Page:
Firms are failing to realise the business benefits of social media sites such as utilising LinkedIn
A REVIEW of how professionals in the Accountancy Age Top 50 use LinkedIn, highlights that social media is a mainstream tool.
For instance, research by Kelso Consulting shows it is used by tens of thousands of accountants at the Top 50 firms, while a recent survey by accountancy software business CaseWare found that a third of accountants use it regularly, and a further 37% use it occasionally. However, 30% don’t use it at all and a similarly large number have no idea what their own firm does on social media (if anything).
Our research also indicates that of its accountancy users, most are pootling along in first or second gear. This is strange as most accountants know their best leads come from their own network – and sites such as LinkedIn (and other business social media like Forum and SlideShare) are all about keeping in touch with your contacts, enlarging your network and interacting with them.
Does it matter that most accountants and their firms do not use LinkedIn particularly well and are in the slow lane on other social media? Well yes.
Whether it is identifying suppliers, networking or recruiting, far more of the selecting and buying process is conducted online by clients than in other avenues – whether entrepreneurs, businesses, the self-employed or private individuals. This includes using social media, which is already an established and widely used way of communicating for whole swathes of the population, especially many business owners, finance directors, executives and fellow professionals.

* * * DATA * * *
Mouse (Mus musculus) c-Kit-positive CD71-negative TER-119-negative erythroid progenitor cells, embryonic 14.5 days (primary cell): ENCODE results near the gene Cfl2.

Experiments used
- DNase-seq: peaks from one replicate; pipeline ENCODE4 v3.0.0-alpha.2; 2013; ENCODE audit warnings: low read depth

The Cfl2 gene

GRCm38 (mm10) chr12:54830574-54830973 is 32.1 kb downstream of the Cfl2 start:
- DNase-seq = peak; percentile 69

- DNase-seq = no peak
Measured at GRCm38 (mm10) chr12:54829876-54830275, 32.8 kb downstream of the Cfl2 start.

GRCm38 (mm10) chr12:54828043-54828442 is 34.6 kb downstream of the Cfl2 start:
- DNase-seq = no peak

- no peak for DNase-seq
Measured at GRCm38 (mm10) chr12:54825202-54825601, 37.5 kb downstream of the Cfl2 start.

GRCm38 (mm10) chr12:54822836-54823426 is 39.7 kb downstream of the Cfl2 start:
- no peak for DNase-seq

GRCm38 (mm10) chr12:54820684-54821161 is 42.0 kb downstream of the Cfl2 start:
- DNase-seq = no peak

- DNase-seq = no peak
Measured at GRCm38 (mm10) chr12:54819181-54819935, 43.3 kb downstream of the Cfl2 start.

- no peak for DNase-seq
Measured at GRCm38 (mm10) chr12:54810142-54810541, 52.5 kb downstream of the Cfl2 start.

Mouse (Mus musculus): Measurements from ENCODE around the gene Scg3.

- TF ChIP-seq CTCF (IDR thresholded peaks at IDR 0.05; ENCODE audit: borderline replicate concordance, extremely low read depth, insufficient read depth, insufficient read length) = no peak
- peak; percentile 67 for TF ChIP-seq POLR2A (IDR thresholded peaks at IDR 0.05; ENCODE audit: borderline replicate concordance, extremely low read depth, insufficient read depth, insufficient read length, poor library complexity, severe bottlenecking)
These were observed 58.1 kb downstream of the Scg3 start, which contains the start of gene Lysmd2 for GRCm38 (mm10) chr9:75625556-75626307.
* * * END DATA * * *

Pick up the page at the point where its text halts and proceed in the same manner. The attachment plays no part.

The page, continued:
Don’t believe the hype
Social media was over-hyped in its early days – just as ecommerce was during the dotcom boom and bust of 15 years ago: but now ecommerce is mainstream and online stores are steamrollering the shops on our high streets.
The same is happening to the many accountancy firms who are anonymous online, through low Google search rankings and their poor use of social media. They are finding it harder and harder to attract enough suitable leads, because 1990s marketing is no longer as effective as 2013-style marketing. Of course, talented rainmakers will always be able to find leads “down the golfclub” and through their network – although these people are also the partners most likely to be utilising LinkedIn properly.
There are still many accountants hoping that social media will “go away”. Sadly that will not happen any time soon. The way we communicate has changed dramatically in the last 20 years. Fax machines have come and gone, handwritten letters have become a novelty, and many households now have no landline – instead preferring to rely on mobiles. These changes won’t be wound back – fax machines, rotary dial phones, and quill pens are now nearly obsolete, as better technologies have taken their place. The same applies to business communication with the rise of social media.
While your firm won’t close tomorrow through not being social media-savvy, it is chronic condition cutting you off from many sources of work and sending a negative message to prospects, clients and recruits that you are hardly the place for leading-edge business advice.